Elvis Is Dead and I Don't Feel So Good Myself
5 ½ x 8 ½
The 1950s were simple times to grow up. For Lewis Grizzard and his buddies, “gallivanting” meant hanging out at the local store, eating Zagnut candy bars, and drinking “Big Orange bellywashers.” About the worst thing a kid ever did was smoke rabbit tobacco, rolled in paper torn from a brown grocery sack, or maybe slick back his hair into a ducktail and try gyrating his hips like Elvis. Even as late as 1962, that world still made sense for boys like Grizzard, who was 16 and had his driver’s license and a blond girlfriend. Elvis was still singing, Kennedy was still president, Sandy Koufax was still pitching, John Wayne was still “the Duke,” Arnold Palmer was still winning golf tournaments, and restaurants still served hand-cut French fries.
But then assassinations, war, civil rights, free love, and drugs rocked the old order. And as they did, Grizzard frequently felt lost and confused. In place of Elvis, the Pied Piper of his generation, Grizzard now found wormy-looking, long-haired English kids who performed either half-naked or dressed like Zasu Pitts. “And I thought Janis Joplin was Missouri’s entry in the Miss America Pageant,” said Grizzard.
Even country music changed. Willie Nelson first challenged fans by growing a beard but then pushed them to the edge by wearing an earring. And sex became more prevalent than twin-fiddle intros in country music. Grizzard felt trapped between two generations. “Although I live in a new world, I was reared to live in an old one.” His confusion continued into the 1980s and—as explored in his award-winning columns and best-selling books—made Grizzard a household name.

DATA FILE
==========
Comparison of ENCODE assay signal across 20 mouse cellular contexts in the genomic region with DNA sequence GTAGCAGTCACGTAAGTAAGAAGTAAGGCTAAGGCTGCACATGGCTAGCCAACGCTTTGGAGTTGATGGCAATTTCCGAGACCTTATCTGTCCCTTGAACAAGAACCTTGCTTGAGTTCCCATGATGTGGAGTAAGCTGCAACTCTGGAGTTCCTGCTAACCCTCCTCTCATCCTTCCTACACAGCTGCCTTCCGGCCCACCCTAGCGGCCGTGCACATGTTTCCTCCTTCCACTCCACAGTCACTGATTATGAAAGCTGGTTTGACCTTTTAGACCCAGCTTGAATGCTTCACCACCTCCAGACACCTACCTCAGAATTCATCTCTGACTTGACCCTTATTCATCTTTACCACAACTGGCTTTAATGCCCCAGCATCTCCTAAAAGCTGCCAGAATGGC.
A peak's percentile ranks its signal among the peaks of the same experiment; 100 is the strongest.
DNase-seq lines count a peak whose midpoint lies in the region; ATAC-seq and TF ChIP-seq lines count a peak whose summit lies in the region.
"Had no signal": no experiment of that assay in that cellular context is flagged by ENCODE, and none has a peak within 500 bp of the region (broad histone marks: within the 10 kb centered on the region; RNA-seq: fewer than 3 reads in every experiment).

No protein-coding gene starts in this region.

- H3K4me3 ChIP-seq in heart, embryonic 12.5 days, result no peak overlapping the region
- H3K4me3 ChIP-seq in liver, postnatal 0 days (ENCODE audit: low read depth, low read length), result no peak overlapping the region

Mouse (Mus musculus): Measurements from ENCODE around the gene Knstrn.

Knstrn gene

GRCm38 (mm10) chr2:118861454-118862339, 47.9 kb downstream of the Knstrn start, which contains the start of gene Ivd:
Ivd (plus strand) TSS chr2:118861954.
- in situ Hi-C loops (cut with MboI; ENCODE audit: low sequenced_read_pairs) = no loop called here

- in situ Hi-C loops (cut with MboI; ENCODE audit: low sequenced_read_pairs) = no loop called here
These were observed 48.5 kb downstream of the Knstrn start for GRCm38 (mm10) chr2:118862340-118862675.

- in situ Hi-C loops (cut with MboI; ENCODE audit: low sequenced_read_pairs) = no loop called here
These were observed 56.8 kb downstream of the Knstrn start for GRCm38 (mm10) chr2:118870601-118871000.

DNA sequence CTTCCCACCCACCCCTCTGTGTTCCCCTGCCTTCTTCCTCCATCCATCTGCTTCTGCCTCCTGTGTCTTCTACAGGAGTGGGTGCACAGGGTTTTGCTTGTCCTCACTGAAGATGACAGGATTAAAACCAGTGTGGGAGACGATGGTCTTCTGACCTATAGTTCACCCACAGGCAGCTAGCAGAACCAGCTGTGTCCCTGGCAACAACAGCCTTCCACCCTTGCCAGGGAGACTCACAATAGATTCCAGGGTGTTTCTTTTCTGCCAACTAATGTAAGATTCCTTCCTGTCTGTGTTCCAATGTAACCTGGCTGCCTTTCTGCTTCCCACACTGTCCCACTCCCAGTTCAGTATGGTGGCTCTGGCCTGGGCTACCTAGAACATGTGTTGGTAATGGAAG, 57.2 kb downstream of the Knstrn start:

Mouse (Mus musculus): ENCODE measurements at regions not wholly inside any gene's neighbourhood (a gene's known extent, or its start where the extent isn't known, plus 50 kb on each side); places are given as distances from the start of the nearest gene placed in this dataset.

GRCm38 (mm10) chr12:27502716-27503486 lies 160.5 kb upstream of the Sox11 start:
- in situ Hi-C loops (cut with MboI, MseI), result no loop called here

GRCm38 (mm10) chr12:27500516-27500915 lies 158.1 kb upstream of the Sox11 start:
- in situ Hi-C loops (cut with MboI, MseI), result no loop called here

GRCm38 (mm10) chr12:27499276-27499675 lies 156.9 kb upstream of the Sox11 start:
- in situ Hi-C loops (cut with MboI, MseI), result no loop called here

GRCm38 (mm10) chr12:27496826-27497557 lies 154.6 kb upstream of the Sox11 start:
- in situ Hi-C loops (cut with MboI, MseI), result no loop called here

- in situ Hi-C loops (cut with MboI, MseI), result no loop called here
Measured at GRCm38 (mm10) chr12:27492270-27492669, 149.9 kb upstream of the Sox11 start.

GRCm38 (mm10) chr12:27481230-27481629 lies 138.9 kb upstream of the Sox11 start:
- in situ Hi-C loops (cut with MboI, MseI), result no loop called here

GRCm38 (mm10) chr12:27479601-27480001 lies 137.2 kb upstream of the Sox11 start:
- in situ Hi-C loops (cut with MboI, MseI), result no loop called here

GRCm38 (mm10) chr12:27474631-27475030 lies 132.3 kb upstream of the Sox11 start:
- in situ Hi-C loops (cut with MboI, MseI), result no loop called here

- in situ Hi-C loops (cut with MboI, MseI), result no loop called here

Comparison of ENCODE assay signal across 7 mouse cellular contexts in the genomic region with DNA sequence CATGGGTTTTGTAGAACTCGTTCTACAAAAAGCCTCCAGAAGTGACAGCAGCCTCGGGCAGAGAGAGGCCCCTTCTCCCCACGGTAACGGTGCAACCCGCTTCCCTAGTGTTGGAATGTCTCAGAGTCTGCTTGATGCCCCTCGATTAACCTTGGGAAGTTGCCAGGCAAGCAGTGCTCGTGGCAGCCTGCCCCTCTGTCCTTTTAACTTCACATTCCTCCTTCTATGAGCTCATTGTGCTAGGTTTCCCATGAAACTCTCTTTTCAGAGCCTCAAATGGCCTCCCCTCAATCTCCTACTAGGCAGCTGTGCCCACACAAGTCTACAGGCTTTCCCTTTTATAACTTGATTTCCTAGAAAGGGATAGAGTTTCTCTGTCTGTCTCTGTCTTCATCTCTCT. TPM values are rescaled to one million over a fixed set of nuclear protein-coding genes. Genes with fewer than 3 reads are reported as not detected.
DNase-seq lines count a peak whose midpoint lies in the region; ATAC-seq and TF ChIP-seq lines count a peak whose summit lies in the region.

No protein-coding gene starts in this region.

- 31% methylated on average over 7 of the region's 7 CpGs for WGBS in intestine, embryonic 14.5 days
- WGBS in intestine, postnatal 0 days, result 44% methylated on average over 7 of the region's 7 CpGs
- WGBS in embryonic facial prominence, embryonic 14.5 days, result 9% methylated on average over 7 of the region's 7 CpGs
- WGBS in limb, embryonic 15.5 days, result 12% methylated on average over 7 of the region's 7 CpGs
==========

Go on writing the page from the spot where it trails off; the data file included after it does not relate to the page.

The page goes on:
Elvis Is Dead and I Don’t Feel So Good Myself is the witty, satiric, nostalgic account of Grizzard’s efforts to survive in a changing world. Sex, music, clothes, entertainment, and life itself received the Grizzard treatment. In this, his sixth book, Grizzard was never funnier or more in tune with his readers. He might not have felt so good himself, but his social commentary and humor can still make the rest of us feel just fine.
"Lewis Grizzard has a way with words, but it more than that. He sees and says things that most of us only dimly perceive and then don't even mention." —Miami Herald
"Imagine Andy Rooney with a Georgia accent ... and a sense of humor." —Houston Post